And we became very close, to the point where he invited me out to his house in Palm Springs after we taped  one of The Red Skelton Hour shows and his wife said to me, "Bobby, I can count on one hand the number of people that Red has invited to his home in Palm Springs" ... and he flew me and my manager out to Palm Springs ... and then flew us back out from Palm Springs to Los Angeles and then we took a commercial airliner ... at that time TWA was the airline that was flying ... and so we got TWA and they flew us back from Los Angeles to Philadelphia.  But yeah, he was very close.  Matter of fact, I just did an infomercial with Darlene Love, and she's wonderful, and it's for Time-Life as well, and it'll be coming out, I guess, in a month or however long they take, you know, to get these things ready ... cut it, master it and so on and so forth ... and after that I believe they're coming out with some of the Red Skelton videos and they asked me to stay and talk about him, which I did, and I totally lost it.  I started crying. (gets choked up)  

kk:  Yeah ... well, that was a big step in your career, especially to happen so early on.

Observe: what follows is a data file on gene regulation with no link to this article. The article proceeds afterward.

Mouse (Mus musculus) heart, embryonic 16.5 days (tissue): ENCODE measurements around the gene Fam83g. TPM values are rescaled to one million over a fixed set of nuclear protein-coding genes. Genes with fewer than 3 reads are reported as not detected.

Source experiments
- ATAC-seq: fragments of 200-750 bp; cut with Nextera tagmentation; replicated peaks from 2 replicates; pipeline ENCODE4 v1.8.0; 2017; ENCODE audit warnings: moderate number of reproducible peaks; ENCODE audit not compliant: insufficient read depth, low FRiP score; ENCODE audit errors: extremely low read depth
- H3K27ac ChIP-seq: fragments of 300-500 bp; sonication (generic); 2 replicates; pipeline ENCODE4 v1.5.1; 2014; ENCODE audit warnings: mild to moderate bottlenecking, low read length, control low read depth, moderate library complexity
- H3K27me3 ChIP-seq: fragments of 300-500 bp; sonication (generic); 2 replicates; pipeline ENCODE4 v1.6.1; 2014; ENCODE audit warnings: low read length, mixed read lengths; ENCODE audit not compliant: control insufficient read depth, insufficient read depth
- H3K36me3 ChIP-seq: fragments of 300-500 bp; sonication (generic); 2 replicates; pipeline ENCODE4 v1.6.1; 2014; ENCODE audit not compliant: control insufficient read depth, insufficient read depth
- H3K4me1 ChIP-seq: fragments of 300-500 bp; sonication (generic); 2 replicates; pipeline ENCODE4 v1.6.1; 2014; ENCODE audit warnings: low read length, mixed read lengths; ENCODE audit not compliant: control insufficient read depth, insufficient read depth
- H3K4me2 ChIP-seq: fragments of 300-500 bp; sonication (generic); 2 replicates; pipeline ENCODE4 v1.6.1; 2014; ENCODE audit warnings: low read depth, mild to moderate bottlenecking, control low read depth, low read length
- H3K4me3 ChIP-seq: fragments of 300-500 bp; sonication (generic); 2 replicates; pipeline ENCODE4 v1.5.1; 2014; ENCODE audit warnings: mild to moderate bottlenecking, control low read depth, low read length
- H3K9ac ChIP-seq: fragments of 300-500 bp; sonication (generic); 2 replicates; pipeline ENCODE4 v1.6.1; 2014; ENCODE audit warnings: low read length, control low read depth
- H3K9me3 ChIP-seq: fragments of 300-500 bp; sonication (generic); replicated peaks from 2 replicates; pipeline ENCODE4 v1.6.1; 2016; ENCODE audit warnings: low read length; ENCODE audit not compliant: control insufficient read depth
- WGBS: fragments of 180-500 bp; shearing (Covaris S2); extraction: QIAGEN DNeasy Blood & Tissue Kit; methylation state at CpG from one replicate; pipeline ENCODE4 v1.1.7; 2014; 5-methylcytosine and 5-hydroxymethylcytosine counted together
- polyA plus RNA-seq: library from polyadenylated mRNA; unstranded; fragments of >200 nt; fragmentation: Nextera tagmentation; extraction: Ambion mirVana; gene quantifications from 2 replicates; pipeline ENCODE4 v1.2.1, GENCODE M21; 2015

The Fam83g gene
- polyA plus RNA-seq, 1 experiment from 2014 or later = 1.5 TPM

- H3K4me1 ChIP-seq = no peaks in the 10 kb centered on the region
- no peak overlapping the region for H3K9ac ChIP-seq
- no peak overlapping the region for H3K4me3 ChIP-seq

BR:  Oh yeah, I did something like twelve shows with him.

kk:  But talk about a mentor for a young kid coming up ... I mean, George Burns and Red Skelton ... you mentioned Milton Berle earlier ... they don't get any bigger than that!  

BR:  And Jack Benny as well.

kk:  These are people who shaped and defined the early days of television.  Incredible, really.  Somebody told me to ask you about Paul Whiteman.  One of your first big breaks came from appearing on the Paul Whiteman Show.  Although now long since forgotten, Paul was a pretty big deal back in the day.  Tell us a little bit about what that meant to you and how you feel it helped your career.   

BR:  Yeah, I was ten years old.  It was an amateur show here in Philadelphia that actually came out of the American Bandstand studios, where they actually broadcast American Bandstand ... that was the studio ... it was WFIL-TV here in Philadelphia, Channel 6, and it was a way to give amateur talent a chance to get a break in the business and I won on the show and I became a regular.  So I'm ten years old and I'm on the show for about a year and then it went off the air and at eleven years old, I'm out of work!  I had no job!  (laughing)